Based on this current experimentation with remote learning, I am sure most parents as well as students understand why nothing can replace the effectiveness of learning in an actual — not a virtual — classroom.

Then, the online school event that I attended at the end of the week made me miss school even more. Friday was Decision Day 2020 for the senior class. The college guidance counselor organized an online celebration of the students’ college acceptances as well as their achievements in high school. I logged into the event after teaching class. I was immediately overcome with emotion. There were nearly 200 students and staff on the Google Meet. 

Aside from “seeing” my students every day, I had not been in the presence of that many students and school staff in nearly  two months. As each teacher shared some kind sentiment to congratulate the Class of 2020, I noticed that we were all getting choked up. Students had created slides to share with the group. On their pages, they each had a photo wearing their college sweatshirts aside an inspiring quotation. We all turned off our mute buttons and cheered for each kid.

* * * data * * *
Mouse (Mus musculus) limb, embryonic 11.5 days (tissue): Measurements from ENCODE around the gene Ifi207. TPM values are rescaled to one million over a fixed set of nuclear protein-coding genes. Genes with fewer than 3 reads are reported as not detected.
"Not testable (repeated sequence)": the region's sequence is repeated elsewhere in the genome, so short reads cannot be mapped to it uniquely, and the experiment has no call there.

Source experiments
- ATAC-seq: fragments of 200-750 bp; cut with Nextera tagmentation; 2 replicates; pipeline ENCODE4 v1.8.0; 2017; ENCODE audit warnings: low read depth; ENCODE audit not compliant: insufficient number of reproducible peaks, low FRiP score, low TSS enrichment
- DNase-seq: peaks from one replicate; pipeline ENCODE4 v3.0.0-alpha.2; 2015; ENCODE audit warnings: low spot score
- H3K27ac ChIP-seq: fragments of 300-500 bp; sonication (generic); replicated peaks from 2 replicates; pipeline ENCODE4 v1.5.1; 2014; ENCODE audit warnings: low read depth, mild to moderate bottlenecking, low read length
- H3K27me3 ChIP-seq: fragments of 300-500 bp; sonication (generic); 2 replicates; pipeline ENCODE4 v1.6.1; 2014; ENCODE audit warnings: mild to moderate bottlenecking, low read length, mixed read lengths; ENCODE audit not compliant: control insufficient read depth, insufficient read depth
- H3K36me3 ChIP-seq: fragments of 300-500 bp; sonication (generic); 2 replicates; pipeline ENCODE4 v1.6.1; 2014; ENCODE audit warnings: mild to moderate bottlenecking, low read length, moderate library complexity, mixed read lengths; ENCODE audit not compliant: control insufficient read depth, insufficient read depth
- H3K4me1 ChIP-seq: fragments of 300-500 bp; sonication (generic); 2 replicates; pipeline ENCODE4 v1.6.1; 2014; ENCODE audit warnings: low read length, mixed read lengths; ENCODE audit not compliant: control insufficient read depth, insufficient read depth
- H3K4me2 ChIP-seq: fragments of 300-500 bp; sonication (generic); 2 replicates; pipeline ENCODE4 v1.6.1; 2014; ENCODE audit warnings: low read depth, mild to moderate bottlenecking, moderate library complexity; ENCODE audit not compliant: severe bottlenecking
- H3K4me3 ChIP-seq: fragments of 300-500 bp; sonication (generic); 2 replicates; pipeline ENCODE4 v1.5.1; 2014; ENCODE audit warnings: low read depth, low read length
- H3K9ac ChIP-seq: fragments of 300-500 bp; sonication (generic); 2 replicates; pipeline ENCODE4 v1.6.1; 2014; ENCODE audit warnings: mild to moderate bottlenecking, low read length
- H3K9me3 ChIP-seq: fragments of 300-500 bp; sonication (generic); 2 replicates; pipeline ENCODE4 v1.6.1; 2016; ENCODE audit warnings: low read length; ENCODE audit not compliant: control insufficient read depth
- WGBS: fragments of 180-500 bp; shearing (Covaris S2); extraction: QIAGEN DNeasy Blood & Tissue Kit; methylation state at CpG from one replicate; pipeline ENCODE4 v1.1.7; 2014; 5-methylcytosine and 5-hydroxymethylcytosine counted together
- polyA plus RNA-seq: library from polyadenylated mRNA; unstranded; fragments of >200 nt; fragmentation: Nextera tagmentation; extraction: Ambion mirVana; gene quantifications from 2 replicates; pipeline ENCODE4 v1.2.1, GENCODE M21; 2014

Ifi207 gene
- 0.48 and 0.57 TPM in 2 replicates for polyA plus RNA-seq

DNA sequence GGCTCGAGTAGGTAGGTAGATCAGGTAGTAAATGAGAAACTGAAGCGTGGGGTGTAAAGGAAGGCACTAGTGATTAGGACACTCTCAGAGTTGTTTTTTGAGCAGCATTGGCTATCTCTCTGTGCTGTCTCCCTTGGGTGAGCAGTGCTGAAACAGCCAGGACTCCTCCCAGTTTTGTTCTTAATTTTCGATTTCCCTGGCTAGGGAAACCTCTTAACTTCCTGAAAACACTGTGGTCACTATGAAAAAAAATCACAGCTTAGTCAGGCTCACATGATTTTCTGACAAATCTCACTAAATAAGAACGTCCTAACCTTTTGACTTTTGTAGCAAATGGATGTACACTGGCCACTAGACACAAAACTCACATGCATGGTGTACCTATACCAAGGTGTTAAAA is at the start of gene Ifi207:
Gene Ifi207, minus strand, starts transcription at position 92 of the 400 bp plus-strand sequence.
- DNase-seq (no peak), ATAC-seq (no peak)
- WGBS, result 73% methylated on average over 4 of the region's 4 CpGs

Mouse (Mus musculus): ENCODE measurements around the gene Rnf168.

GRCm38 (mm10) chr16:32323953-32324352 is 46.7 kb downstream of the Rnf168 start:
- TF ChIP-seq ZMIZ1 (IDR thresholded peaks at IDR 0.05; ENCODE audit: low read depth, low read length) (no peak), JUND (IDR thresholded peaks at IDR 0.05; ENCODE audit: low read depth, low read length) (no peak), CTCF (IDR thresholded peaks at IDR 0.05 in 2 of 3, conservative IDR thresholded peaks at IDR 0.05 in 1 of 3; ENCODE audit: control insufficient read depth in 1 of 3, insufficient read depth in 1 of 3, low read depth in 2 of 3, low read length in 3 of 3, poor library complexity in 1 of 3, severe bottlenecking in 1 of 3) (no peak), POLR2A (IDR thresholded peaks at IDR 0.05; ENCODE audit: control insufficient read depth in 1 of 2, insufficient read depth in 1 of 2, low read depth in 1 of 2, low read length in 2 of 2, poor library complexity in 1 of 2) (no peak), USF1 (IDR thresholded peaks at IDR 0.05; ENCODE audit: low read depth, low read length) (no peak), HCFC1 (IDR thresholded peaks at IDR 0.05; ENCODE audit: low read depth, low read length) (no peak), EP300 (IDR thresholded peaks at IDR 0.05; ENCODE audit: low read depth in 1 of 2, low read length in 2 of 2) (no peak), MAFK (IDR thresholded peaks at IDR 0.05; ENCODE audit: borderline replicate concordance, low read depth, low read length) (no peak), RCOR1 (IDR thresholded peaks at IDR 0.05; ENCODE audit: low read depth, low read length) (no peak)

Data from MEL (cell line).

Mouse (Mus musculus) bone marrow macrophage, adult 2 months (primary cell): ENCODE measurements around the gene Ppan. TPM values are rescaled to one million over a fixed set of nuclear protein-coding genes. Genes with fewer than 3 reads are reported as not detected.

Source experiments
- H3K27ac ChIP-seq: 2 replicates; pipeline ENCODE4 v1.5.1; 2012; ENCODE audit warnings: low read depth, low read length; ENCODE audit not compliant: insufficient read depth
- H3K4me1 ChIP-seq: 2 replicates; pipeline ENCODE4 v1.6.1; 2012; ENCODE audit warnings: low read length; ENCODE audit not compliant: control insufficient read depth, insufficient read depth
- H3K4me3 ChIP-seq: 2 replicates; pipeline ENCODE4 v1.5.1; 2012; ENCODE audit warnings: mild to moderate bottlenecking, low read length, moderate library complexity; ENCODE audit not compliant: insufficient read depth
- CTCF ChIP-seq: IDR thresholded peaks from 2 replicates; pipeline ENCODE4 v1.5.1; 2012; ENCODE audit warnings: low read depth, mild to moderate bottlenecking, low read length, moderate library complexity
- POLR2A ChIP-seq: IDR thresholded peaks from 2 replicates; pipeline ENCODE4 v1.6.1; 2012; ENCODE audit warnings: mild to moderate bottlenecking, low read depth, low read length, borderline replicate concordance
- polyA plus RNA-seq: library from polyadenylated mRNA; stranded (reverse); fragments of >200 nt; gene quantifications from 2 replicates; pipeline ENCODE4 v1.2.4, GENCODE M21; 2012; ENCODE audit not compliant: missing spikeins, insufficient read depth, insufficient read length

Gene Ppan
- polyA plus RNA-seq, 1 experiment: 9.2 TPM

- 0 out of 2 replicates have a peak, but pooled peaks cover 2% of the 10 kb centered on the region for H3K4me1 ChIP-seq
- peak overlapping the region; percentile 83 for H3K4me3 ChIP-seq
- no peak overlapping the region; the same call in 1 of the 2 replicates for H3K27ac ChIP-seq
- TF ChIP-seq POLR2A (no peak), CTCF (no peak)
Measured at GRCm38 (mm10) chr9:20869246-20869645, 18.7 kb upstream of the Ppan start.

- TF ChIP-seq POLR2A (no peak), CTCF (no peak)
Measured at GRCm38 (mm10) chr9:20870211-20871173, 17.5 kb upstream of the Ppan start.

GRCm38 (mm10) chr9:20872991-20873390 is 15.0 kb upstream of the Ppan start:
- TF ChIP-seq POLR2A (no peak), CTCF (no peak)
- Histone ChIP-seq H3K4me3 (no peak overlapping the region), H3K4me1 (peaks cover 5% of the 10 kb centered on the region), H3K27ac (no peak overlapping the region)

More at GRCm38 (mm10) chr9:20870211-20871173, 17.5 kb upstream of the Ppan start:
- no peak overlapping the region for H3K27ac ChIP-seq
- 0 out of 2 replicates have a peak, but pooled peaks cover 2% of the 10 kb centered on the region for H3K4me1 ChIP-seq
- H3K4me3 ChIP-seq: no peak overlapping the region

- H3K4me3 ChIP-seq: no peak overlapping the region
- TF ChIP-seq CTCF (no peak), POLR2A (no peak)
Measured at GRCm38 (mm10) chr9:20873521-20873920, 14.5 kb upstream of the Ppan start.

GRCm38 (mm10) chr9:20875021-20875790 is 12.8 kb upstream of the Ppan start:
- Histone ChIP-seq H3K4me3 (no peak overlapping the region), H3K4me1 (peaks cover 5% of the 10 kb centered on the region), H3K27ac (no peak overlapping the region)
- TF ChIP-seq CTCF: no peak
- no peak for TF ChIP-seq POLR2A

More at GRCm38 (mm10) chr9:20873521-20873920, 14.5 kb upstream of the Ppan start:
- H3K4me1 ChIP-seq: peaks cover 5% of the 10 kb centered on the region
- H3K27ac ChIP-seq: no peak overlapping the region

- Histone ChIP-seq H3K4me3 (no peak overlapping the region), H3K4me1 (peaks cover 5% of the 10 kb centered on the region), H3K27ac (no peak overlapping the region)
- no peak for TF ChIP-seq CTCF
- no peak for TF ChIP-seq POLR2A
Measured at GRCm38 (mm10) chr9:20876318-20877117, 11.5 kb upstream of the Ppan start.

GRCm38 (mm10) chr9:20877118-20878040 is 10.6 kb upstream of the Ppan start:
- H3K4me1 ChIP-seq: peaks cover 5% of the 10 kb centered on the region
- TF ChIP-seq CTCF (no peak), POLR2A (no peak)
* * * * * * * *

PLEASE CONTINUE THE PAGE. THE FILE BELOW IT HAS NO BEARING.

As each teacher shared some kind sentiment to congratulate the Class of 2020, I noticed that we were all getting choked up.

At the end of the formal portion of the meeting, students began to communicate with one another and I felt like I was back at school in the hallways. One of the deans jokingly told them all to “be quiet and get to class”… for old time’s sake. One student bemoaned how much he missed being told to go to class and we all laughed. As the boisterous back and forth between students continued, it was a snap back to reality and a reminder of the virtual insanity in which we have been living these past six weeks.